Every week, on a Sunday, we like to highlight three or four stories that go full-Guardian, but don’t require an entire article of refutation.
We encourage reader-participation here, so if you come across something you feel should be included in the next edition either post a link below, or send us an e-mail.
Martin Chulov’s rambling, emotionally manipulative piece about refugees in Idlib looks, at first glance, to be your usual “touching story” clickbait. The kind of thing people share on Facebook alongside a crying emoji and a picture of a broken heart.
But buried in the text are some other things rather more malign.
For one, there are the repeated references to Turkey “backing rebels” and Turkish force’s “offensive”. The Turkish strikes against Syrian fighters, on Syrian soil, are practically applauded, despite being literally defined as war crimes by the UN. Every Turkish action in or against Syria is illegal, but that is never mentioned.
Worse even than this is the pathetic attempts to somehow rehabilitate Islamic extremist groups:
Elizabeth Tsurkov, a fellow at the Foreign Policy Research Institute who has studied HTS extensively, said the group appeared to have transformed – long a demand of governments who endorsed the humanitarian demands of the millions trapped in Idlib, but were determined not to deal with jihadists. “They truly severed ties with al-Qaida,” said Tsurkov.
Orwellian Coronavirus Response
The coronavirus pandemic is “like a war”, according to Gabby Hinsliff, it’s going to totally reshape society, much as WWI and WWII did. It’s hard not to call this an over-reaction, considering – at the time of publication of that article – Covid19 had killed fewer than a dozen people nationwide. Nonetheless, we need to be prepared to change the way we work, the way we educate, the way we vote, change everything.
One thing that won’t change is The Guardian’s view on “misinformation”, and how dangerous it is. See: This article by Tom Philips, the head “fact-checking charity” Full Fact. Sharing incorrect information is dangerous. Only trust official sources. The usual spiel.
Putin’s Secret African Facebook Army
Apparently Russia is looking to “expand its influence” in Africa by paying a couple of dozen people in Nigeria and Ghana to tweet about celebrities.
How they spread insidious Kremlin content without ever mentioning Russia, or being at all political, remains a mystery:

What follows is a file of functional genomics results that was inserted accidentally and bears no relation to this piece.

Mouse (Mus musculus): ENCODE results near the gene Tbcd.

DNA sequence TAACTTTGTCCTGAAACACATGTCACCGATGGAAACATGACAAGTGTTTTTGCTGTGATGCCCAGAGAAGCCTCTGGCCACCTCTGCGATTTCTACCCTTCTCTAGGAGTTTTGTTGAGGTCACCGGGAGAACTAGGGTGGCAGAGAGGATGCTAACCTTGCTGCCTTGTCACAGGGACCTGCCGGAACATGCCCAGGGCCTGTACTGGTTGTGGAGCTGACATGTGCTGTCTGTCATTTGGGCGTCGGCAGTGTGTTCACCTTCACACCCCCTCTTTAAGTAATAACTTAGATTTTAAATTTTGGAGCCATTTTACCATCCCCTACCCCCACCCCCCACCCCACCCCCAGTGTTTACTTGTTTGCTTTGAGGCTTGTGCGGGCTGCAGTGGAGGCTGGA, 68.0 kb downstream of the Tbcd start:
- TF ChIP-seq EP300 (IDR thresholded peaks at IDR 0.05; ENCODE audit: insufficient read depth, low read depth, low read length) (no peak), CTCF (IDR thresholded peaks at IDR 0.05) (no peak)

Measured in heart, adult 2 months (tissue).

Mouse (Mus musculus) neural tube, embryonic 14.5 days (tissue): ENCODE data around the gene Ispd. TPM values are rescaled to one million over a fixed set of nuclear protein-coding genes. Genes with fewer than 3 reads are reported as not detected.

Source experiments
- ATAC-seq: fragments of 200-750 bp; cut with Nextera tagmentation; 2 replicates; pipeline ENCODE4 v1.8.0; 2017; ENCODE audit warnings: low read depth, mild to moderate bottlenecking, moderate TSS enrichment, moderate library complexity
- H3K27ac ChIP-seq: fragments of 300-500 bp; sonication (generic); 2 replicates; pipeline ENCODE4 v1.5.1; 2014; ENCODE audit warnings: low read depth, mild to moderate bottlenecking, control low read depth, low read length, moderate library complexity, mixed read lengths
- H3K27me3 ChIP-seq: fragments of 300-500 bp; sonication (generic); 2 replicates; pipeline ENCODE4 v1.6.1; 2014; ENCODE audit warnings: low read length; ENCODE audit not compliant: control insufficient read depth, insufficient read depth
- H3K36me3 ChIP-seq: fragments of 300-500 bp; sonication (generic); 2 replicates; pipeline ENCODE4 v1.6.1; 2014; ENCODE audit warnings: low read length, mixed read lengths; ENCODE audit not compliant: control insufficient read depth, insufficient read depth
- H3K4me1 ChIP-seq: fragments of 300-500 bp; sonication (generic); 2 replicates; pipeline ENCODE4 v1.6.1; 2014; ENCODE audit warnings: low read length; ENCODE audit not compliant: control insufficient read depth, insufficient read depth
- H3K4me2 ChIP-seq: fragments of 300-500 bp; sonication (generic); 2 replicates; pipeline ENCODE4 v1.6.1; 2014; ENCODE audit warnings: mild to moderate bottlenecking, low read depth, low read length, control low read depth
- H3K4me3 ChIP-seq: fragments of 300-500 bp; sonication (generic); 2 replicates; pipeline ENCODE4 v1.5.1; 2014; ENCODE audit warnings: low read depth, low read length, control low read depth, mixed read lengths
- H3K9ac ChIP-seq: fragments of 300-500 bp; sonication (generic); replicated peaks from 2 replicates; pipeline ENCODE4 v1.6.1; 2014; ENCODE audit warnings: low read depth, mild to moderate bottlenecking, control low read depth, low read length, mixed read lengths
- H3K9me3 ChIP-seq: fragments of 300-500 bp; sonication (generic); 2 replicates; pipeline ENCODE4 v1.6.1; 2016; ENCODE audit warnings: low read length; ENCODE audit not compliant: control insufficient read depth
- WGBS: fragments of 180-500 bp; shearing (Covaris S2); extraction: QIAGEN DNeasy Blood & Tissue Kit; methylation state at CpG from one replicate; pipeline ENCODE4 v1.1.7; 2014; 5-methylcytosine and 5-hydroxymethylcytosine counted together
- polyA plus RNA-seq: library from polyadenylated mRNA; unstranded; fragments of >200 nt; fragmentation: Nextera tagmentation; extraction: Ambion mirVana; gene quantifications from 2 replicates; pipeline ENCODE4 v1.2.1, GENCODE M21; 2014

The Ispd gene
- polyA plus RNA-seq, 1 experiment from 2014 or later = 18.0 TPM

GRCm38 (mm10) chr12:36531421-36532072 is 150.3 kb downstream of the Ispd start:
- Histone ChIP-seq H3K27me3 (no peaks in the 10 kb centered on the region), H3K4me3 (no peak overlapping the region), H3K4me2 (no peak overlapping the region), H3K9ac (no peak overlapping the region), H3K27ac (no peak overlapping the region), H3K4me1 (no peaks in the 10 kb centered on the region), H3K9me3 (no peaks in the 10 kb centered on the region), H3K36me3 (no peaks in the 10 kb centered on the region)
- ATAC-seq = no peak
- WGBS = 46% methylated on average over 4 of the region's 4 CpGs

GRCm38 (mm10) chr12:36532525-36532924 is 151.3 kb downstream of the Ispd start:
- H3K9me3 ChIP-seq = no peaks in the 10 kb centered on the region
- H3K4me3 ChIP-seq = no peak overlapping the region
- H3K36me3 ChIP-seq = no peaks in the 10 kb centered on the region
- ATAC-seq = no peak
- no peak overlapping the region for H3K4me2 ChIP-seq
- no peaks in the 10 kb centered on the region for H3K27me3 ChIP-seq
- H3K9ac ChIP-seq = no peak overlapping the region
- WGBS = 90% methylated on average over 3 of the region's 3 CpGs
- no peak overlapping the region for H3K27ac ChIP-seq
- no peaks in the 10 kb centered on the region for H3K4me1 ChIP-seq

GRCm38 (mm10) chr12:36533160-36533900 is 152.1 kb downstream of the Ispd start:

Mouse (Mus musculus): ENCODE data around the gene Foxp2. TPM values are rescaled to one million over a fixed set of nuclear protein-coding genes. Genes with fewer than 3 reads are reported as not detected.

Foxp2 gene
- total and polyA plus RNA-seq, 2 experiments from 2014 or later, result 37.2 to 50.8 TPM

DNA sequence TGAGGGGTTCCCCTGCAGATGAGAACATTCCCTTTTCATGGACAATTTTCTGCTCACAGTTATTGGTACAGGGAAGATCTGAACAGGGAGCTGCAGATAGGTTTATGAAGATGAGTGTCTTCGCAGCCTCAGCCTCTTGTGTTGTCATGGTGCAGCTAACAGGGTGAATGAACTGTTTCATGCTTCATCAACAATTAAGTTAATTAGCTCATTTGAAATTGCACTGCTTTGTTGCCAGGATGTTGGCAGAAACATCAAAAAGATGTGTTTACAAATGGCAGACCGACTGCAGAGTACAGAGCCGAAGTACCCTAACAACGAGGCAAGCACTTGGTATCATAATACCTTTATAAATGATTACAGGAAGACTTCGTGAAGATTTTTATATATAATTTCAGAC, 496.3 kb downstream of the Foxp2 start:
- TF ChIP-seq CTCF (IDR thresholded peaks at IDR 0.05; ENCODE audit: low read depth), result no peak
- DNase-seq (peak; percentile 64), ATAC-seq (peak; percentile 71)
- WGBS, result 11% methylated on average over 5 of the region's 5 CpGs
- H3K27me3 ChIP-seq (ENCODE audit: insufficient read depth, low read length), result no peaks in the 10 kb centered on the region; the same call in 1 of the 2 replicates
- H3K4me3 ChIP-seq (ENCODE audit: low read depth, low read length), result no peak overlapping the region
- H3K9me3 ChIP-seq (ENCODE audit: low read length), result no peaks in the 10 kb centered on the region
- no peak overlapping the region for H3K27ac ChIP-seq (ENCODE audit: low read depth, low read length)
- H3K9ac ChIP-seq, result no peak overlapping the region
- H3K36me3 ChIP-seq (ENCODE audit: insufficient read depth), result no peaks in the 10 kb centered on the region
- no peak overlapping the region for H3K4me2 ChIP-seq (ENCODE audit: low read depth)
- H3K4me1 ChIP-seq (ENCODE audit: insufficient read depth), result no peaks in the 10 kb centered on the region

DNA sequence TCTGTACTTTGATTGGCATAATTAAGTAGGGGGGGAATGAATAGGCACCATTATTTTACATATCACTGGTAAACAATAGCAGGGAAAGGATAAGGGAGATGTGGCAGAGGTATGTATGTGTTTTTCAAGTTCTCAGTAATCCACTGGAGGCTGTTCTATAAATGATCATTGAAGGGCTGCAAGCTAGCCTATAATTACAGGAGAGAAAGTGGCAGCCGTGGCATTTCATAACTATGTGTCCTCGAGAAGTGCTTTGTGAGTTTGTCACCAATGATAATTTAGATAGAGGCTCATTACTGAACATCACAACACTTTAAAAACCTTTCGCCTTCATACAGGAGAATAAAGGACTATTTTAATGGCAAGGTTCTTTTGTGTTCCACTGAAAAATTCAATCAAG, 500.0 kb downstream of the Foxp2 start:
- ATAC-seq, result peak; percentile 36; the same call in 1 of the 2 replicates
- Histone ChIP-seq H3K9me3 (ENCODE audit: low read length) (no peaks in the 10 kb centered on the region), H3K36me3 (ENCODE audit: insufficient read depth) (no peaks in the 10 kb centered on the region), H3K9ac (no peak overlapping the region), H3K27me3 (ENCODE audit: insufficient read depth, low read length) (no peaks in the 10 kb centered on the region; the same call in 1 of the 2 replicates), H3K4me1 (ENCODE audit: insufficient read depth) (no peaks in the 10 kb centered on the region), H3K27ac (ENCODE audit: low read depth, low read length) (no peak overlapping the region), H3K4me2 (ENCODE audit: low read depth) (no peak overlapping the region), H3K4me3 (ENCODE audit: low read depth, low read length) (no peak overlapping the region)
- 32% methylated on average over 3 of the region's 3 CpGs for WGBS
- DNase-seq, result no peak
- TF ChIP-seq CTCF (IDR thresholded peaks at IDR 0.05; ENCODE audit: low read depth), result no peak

Although the Facebook network posted a significant amount of content, it steered clear of explicitly political postings
So how do we know they were backed by the Russians? Because we just do, alright!
Although the article has two listed authors, it’s pretty obvious which wrote this paragraph:
There is compelling evidence that the Kremlin has sought to reboot KGB methods of propaganda and disinformation via anonymous posts on social media.
This is a Luke Harding special. If you’re not familiar enough to Harding’s prose style to recognise it immediately, well I envy you that, but the real clue is the “compelling evidence” which is neither supplied nor described.
In fact, no evidence whatsoever is supplied showing these accounts were a) Fake, b) Acting in bad faith, c) Paid by “the Russians”. It’s paranoid nonsense spreading a dangerous agenda, but hey you knew that as soon as you saw the by-line.
What we actually know is that Facebook and Twitter shut down some Ghanaian social media marketing company for tweeting about topical issues in a “divisive manner”. Which is actually pretty creepy.
NB. We completely missed this one, this is why our eagle-eyed readers are so important.
BONUS – Where are the Yellow Vests?
Our bonus this week takes the form of a challenge – a sort political scavenger hunt. There was a huge Gilets Jaunes protest in Paris yesterday, breaking the laws limiting “public gathering”. Our challenge to you is to scan the Guardian and find any evidence it took place.
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All told, a busy week for The Guardian, we didn’t even touch on how climate change is sexist, the internet is also sexist or how hard it is being single during a pandemic. Did we miss any others? Tell us about them in the comments below, and keep an eye out for articles that should go in the next issue.
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